Because if it’s personal data, you need a valid lawful basis to do so…
Even though we have no relation whatsoever to that great writer, we thought we’d go all Shakespeare on you:
“Better three hours too soon than a minute too late…”
We’re not sure what the Bard of Avon would have made of GDPR but we’re pretty sure he’d have seen the sense in being prepared for it.
Because, with the updated data protection regulation soon coming into effect – with more emphasis on accountability and transparency in how and why you process data – now is the time to review and bring your processing in line with it. Before it’s too late.
If you process personal data, you must have a valid lawful basis to do so – it’s not just about consent!
Ahead of GDPR Day on 25th May, anyone who processes personal data needs to have a clear and documented rationale as to why they are processing it, and be sure that it still correctly applies. And, it’s not just confined to gaining individuals’ consent – your reason (or reasons) needs to be lawfully recognised!
There are six lawful bases for processing data, and they remain fairly similar to the old conditions.
No single basis is ’better’ or more important than the others; whichever basis is most appropriate for you to use will depend on your purpose for processing the data, and your relationship with the individual.
However, you first need to ensure that you’ve proactively reviewed your approach and can justify it accordingly. Otherwise you’ll be in breach of GDPR compliance.
If you find that your old condition for processing is no longer appropriate under the GDPR, or identify that a different basis is now more suitable, that’s okay – you can change it. However, once you’ve established your basis, there should then be no need to swap to a different one in the future without good reason.
Either way, it’s a one-off opportunity to ensure you’re doing things right, so act now!
So, to help you work out whether you’re using the right lawful basis to process personal data (and at least one of them must apply), here they are, as published by the Information Commissioner’s Office:
The individual has given clear consent for you to process their personal data for a specific purpose.
The processing is necessary for a contract you have with the individual, or because they have asked you to take specific steps before entering into a contract.
Legal obligation basis
The processing is necessary for you to comply with the law (not including contractual obligations).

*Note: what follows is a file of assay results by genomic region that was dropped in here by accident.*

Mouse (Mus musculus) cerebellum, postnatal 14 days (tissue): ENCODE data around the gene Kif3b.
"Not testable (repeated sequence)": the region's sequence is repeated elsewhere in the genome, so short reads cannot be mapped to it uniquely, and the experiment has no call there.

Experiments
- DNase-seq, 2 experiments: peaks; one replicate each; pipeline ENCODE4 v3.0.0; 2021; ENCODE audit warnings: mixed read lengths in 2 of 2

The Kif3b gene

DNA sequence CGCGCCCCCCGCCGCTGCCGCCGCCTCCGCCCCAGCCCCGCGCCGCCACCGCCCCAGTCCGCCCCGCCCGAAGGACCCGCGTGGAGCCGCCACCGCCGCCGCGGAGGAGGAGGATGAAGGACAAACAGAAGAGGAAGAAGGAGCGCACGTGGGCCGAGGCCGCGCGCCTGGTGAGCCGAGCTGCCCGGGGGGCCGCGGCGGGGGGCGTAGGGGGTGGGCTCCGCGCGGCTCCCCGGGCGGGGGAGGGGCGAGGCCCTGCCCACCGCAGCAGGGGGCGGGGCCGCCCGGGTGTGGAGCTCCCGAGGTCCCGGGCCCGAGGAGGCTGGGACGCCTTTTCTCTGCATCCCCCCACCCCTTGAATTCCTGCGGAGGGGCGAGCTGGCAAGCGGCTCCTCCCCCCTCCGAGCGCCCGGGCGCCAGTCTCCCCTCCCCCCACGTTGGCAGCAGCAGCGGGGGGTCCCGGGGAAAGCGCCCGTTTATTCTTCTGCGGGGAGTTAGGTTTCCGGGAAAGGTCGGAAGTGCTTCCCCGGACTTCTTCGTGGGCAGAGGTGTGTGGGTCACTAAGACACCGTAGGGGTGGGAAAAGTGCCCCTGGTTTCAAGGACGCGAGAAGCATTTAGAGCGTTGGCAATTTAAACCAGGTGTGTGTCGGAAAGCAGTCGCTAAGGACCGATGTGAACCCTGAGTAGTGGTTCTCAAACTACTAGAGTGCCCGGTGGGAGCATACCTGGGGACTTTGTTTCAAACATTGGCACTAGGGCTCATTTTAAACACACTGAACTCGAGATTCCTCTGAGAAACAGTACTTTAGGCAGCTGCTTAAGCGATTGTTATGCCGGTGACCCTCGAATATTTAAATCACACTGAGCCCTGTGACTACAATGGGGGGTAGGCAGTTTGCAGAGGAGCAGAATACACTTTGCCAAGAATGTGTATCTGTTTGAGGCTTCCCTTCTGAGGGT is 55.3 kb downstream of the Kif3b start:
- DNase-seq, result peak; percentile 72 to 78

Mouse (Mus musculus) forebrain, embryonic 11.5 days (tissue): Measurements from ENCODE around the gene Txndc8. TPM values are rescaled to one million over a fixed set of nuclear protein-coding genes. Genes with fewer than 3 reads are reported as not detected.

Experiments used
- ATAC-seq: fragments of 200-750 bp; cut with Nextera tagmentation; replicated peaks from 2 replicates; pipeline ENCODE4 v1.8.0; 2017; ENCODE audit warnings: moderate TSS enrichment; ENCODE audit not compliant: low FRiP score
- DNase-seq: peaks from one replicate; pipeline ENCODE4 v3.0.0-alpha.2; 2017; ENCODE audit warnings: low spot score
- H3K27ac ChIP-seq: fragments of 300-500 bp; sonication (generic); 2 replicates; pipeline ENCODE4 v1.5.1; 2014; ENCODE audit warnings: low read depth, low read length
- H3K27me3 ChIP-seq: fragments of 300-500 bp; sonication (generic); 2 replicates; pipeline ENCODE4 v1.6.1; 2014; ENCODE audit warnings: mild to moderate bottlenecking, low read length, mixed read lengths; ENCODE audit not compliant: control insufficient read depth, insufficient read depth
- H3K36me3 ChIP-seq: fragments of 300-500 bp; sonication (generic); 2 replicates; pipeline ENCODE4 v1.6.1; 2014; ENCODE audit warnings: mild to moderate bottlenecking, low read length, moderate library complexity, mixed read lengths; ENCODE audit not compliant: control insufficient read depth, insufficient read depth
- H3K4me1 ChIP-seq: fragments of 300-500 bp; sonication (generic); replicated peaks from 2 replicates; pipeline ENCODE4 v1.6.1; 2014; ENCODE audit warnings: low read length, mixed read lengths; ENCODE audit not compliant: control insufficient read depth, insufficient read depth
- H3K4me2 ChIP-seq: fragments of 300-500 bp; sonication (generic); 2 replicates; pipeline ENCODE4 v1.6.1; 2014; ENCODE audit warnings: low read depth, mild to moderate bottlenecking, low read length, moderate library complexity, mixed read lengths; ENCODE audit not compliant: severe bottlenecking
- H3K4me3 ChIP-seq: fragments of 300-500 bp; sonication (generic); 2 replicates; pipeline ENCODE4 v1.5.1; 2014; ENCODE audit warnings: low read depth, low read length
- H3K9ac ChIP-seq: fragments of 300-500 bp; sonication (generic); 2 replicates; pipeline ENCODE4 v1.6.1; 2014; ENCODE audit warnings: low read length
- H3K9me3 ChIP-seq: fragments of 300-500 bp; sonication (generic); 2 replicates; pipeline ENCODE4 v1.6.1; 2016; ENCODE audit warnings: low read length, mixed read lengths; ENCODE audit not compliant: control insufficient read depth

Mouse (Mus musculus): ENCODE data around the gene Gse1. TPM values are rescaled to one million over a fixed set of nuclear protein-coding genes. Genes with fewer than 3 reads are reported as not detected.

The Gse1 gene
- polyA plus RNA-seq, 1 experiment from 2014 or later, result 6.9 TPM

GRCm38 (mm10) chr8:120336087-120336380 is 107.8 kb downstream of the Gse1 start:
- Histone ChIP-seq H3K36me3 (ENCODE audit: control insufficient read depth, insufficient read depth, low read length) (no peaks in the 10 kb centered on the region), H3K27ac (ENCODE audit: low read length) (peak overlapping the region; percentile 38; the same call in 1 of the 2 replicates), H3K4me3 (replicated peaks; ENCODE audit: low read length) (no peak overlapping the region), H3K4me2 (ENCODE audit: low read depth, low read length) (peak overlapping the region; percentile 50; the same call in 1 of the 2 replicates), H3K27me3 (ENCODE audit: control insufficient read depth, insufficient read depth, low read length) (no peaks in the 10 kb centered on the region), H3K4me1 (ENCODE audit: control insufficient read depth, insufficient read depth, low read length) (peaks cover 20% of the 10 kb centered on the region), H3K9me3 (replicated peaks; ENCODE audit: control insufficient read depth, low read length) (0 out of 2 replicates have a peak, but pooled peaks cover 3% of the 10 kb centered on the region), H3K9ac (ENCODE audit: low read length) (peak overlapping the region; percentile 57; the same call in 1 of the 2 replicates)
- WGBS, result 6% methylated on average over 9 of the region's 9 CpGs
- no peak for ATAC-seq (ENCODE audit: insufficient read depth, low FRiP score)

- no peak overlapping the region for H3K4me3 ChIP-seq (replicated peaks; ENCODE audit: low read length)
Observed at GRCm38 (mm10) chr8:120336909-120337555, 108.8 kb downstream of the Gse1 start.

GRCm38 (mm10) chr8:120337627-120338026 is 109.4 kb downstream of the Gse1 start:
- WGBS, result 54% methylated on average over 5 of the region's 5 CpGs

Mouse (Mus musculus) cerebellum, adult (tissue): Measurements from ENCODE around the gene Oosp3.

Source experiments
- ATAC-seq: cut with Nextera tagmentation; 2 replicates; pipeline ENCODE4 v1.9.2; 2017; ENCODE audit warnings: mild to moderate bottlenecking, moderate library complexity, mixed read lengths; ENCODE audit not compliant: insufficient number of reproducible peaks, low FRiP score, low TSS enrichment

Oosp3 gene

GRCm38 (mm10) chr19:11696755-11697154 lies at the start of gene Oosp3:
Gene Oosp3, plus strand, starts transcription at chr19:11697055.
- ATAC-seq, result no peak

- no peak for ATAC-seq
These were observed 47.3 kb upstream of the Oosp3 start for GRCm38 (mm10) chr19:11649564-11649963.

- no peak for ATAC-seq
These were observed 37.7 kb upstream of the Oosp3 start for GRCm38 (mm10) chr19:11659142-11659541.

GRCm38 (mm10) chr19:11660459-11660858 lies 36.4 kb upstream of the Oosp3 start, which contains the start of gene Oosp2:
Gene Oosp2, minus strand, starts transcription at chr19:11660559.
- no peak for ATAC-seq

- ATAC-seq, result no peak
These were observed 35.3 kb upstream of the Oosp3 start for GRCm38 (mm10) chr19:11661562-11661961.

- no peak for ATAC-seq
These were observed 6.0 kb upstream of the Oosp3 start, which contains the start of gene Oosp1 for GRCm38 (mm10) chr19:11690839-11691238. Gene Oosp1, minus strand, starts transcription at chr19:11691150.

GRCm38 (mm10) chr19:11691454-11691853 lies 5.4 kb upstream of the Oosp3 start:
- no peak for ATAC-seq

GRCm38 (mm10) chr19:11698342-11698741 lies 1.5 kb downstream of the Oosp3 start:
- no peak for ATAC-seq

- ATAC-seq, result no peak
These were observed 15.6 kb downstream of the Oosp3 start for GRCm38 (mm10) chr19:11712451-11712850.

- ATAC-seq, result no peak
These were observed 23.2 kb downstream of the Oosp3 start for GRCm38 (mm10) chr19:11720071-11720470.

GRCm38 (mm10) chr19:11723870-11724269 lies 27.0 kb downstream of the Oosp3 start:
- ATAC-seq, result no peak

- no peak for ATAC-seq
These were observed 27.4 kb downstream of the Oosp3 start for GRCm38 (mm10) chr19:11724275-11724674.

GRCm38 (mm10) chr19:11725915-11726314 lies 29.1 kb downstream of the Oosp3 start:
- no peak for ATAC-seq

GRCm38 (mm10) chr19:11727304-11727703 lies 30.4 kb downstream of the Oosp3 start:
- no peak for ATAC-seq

Vital interests basis
The processing is necessary to protect someone’s life.
Public task basis
The processing is necessary for you to perform a task in the public interest or for your official functions, and the task or function has a clear basis in law.
Legitimate interests basis
The processing is necessary for your legitimate interests, or the legitimate interests of a third party, unless there is a good reason to protect the individual’s personal data which overrides those legitimate interests. (This cannot apply if you are a public authority processing data to perform your official tasks.)
Some final thoughts…
Hopefully, you’ve found this helpful and are lawfully on top of your processing.
For some final peace of mind, then, consider these few additional questions:
Have you reviewed why you need to process personal data, and selected the most appropriate lawful basis (or bases) to do so?
Have you checked that your processing is actually necessary, and satisfied that there’s no other reasonable way to do it?
Have you documented your decision on which lawful basis applies to help you demonstrate GDPR compliance?
Have you included information on your purposes for processing and its relevant lawful basis in your privacy notice?
Still unsure? We’re here to help!
If you think you could still do with a hand, please get in touch – we’re here to help.
The last thing we want is to hear that you’ve fallen foul of the new regulations or see you in headlines that read “Alas, poor [insert company name here]. They are no more…”
Instead, make GDPR your friend and embrace it. As we like to say here at Databasix: “If data be the food of love, process on…” Legally, of course.
Until next time…